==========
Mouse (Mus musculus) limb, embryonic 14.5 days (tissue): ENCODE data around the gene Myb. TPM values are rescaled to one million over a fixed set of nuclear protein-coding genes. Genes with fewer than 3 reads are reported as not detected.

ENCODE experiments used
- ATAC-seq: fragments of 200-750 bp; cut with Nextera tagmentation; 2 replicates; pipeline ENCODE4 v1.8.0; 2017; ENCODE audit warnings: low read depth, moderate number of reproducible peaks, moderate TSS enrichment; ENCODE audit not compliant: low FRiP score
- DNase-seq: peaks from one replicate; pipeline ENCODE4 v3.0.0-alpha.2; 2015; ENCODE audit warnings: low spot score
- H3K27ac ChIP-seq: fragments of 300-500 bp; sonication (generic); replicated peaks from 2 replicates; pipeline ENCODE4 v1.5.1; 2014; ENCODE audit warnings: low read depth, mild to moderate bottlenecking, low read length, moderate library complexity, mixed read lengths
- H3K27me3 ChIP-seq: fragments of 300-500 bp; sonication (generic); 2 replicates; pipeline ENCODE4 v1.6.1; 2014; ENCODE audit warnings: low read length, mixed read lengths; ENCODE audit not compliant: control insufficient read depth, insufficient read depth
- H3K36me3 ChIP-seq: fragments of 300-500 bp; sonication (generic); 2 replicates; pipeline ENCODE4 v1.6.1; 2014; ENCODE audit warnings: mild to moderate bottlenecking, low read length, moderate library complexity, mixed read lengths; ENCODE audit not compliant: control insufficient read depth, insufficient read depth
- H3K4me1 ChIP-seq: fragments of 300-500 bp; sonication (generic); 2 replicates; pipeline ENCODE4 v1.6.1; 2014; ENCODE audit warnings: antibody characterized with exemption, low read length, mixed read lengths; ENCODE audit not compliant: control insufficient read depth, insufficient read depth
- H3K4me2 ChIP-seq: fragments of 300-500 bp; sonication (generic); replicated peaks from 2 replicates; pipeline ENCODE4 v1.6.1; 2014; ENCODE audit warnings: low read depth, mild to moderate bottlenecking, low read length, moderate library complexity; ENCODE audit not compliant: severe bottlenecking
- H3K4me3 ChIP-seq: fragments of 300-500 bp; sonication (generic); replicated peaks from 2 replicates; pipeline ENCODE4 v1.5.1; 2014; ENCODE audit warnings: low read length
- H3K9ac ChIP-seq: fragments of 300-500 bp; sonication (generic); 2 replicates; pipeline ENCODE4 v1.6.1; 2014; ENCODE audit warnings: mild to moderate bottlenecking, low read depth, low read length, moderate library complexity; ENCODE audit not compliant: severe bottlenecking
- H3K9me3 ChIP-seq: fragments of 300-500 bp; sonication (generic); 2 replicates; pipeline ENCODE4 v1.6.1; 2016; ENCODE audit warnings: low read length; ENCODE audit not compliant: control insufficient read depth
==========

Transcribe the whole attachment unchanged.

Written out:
Mouse (Mus musculus) limb, embryonic 14.5 days (tissue): ENCODE data around the gene Myb. TPM values are rescaled to one million over a fixed set of nuclear protein-coding genes. Genes with fewer than 3 reads are reported as not detected.

ENCODE experiments used
- ATAC-seq: fragments of 200-750 bp; cut with Nextera tagmentation; 2 replicates; pipeline ENCODE4 v1.8.0; 2017; ENCODE audit warnings: low read depth, moderate number of reproducible peaks, moderate TSS enrichment; ENCODE audit not compliant: low FRiP score
- DNase-seq: peaks from one replicate; pipeline ENCODE4 v3.0.0-alpha.2; 2015; ENCODE audit warnings: low spot score
- H3K27ac ChIP-seq: fragments of 300-500 bp; sonication (generic); replicated peaks from 2 replicates; pipeline ENCODE4 v1.5.1; 2014; ENCODE audit warnings: low read depth, mild to moderate bottlenecking, low read length, moderate library complexity, mixed read lengths
- H3K27me3 ChIP-seq: fragments of 300-500 bp; sonication (generic); 2 replicates; pipeline ENCODE4 v1.6.1; 2014; ENCODE audit warnings: low read length, mixed read lengths; ENCODE audit not compliant: control insufficient read depth, insufficient read depth
- H3K36me3 ChIP-seq: fragments of 300-500 bp; sonication (generic); 2 replicates; pipeline ENCODE4 v1.6.1; 2014; ENCODE audit warnings: mild to moderate bottlenecking, low read length, moderate library complexity, mixed read lengths; ENCODE audit not compliant: control insufficient read depth, insufficient read depth
- H3K4me1 ChIP-seq: fragments of 300-500 bp; sonication (generic); 2 replicates; pipeline ENCODE4 v1.6.1; 2014; ENCODE audit warnings: antibody characterized with exemption, low read length, mixed read lengths; ENCODE audit not compliant: control insufficient read depth, insufficient read depth
- H3K4me2 ChIP-seq: fragments of 300-500 bp; sonication (generic); replicated peaks from 2 replicates; pipeline ENCODE4 v1.6.1; 2014; ENCODE audit warnings: low read depth, mild to moderate bottlenecking, low read length, moderate library complexity; ENCODE audit not compliant: severe bottlenecking
- H3K4me3 ChIP-seq: fragments of 300-500 bp; sonication (generic); replicated peaks from 2 replicates; pipeline ENCODE4 v1.5.1; 2014; ENCODE audit warnings: low read length
- H3K9ac ChIP-seq: fragments of 300-500 bp; sonication (generic); 2 replicates; pipeline ENCODE4 v1.6.1; 2014; ENCODE audit warnings: mild to moderate bottlenecking, low read depth, low read length, moderate library complexity; ENCODE audit not compliant: severe bottlenecking
- H3K9me3 ChIP-seq: fragments of 300-500 bp; sonication (generic); 2 replicates; pipeline ENCODE4 v1.6.1; 2016; ENCODE audit warnings: low read length; ENCODE audit not compliant: control insufficient read depth